Justia Labor & Employment Law Opinion Summaries

Articles Posted in Idaho Supreme Court - Civil
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The case revolves around Thomas E. Hennig, Jr., who was discharged from his job at Money Metals Exchange, L.L.C. after making a controversial comment on the company's instant messaging system. Hennig referred to himself as his employer’s “good little Nazi” in a joke about enforcing the company’s time clock rules. After his termination, Hennig applied for unemployment benefits, but his application was denied by the Idaho Department of Labor (IDOL) on the grounds that he was discharged for misconduct connected with his employment. Hennig appealed this decision to the Idaho Industrial Commission, which upheld the IDOL's decision.Hennig then appealed to the Supreme Court of the State of Idaho, arguing that the Commission’s decision was unsupported by competent and substantial evidence. He contended that his use of the term "Nazi" was not objectively unprofessional and that the company had tolerated racist remarks from another employee. The Supreme Court of Idaho reversed the Commission’s decision and remanded the case for further proceedings. The court found that the Commission had failed to properly analyze whether the company's expectations of Hennig's behavior were objectively reasonable, given evidence that it had tolerated racist comments from another co-worker and then promoted him to a supervisory position. The court also found that the Commission had failed to consider Hennig's claim that the company had encouraged his unorthodox humor. View "Hennig v. Money Metals Exchange" on Justia Law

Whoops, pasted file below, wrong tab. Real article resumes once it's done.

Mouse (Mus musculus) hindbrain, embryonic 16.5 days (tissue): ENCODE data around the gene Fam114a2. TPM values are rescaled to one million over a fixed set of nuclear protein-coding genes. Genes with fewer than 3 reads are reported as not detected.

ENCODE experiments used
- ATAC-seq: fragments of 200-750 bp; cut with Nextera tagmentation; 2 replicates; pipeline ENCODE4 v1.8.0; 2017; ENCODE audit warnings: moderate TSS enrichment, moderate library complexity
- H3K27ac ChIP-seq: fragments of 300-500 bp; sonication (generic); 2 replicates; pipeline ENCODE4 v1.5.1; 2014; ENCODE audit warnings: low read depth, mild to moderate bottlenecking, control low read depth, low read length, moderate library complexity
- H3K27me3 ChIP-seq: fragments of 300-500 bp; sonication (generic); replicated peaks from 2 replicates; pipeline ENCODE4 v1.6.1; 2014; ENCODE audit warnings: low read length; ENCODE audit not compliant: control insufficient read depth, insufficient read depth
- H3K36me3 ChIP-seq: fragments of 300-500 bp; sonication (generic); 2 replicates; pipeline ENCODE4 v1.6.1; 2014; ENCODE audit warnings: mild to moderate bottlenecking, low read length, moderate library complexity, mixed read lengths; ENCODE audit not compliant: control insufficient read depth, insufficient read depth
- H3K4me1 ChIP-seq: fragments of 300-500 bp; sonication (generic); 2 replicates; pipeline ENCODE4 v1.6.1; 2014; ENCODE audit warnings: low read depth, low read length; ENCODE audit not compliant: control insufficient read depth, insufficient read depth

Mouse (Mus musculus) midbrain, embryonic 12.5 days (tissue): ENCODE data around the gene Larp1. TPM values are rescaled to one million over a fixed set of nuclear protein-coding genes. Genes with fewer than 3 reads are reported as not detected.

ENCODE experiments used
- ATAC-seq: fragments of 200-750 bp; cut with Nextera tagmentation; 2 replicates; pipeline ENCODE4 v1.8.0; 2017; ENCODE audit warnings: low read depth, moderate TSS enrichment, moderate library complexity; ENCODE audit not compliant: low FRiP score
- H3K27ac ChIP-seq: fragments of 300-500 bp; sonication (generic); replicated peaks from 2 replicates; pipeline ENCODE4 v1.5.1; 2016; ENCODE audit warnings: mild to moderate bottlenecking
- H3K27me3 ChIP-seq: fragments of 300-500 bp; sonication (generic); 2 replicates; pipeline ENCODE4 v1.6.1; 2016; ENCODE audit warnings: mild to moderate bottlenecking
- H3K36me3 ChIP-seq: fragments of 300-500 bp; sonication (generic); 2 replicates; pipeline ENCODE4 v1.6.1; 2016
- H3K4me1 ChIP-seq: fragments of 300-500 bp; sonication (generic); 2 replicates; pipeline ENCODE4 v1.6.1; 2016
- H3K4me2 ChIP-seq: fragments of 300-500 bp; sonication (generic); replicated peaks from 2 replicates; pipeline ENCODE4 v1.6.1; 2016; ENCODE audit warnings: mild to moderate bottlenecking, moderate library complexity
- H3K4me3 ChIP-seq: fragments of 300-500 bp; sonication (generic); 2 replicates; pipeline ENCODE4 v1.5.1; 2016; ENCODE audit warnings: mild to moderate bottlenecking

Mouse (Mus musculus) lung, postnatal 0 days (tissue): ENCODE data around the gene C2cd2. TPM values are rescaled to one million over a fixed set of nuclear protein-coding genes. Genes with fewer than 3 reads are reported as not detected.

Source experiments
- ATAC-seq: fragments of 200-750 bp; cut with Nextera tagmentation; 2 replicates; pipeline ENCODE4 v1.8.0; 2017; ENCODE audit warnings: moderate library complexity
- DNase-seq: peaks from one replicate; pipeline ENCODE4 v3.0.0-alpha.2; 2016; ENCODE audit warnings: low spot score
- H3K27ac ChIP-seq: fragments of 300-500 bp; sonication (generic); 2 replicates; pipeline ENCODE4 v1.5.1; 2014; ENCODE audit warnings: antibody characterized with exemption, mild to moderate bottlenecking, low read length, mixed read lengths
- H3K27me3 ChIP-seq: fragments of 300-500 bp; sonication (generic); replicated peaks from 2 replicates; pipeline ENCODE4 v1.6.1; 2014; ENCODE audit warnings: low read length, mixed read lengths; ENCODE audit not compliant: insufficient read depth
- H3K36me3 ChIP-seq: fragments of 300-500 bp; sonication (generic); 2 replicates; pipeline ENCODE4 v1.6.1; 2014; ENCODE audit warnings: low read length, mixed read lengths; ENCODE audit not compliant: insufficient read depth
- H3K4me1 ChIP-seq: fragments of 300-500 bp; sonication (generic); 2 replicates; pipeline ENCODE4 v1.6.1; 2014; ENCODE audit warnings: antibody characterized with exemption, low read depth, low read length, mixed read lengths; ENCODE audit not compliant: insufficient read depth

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The case revolves around a workers' compensation claim filed by Christine Coray after she was injured at her workplace, Idaho Regional Hand & Upper Extremity Center. Following her injury, Coray's physician recommended back surgery. However, after an independent medical examination (IME) requested by her employer and its surety, they denied liability for the surgery and ongoing benefits, arguing that Coray had recovered from the workplace injury and that the surgery was necessitated by preexisting conditions. After undergoing surgery outside of the workers' compensation system, her employer requested a second IME by a different physician. Coray refused and sought a declaratory ruling from the Idaho Industrial Commission on whether the employer must use the same physician for multiple examinations of a single injury.The Idaho Industrial Commission ruled that the employer or surety is not required to use the same physician for multiple examinations of a single injury under Idaho Code section 72-433. However, it also held that each request for an IME is subject to a reasonableness standard, and the burden of proof for establishing reasonableness falls on the employer. Coray appealed this interpretation, while the employer cross-appealed the Commission's conclusion that it bears the burden of proving the reasonableness of a second IME.The Supreme Court of the State of Idaho affirmed the Idaho Industrial Commission's decision. It held that the plain language of Idaho Code section 72-433 does not prohibit an employer or surety from using different physicians to perform multiple examinations of a single injury. The court also affirmed the Commission's ruling that the employer bears the burden of establishing the reasonableness of its requested IME, including its choice of physician, if raised by the employee. View "Coray v. Idaho Regional Hand & Upper Extremity Center" on Justia Law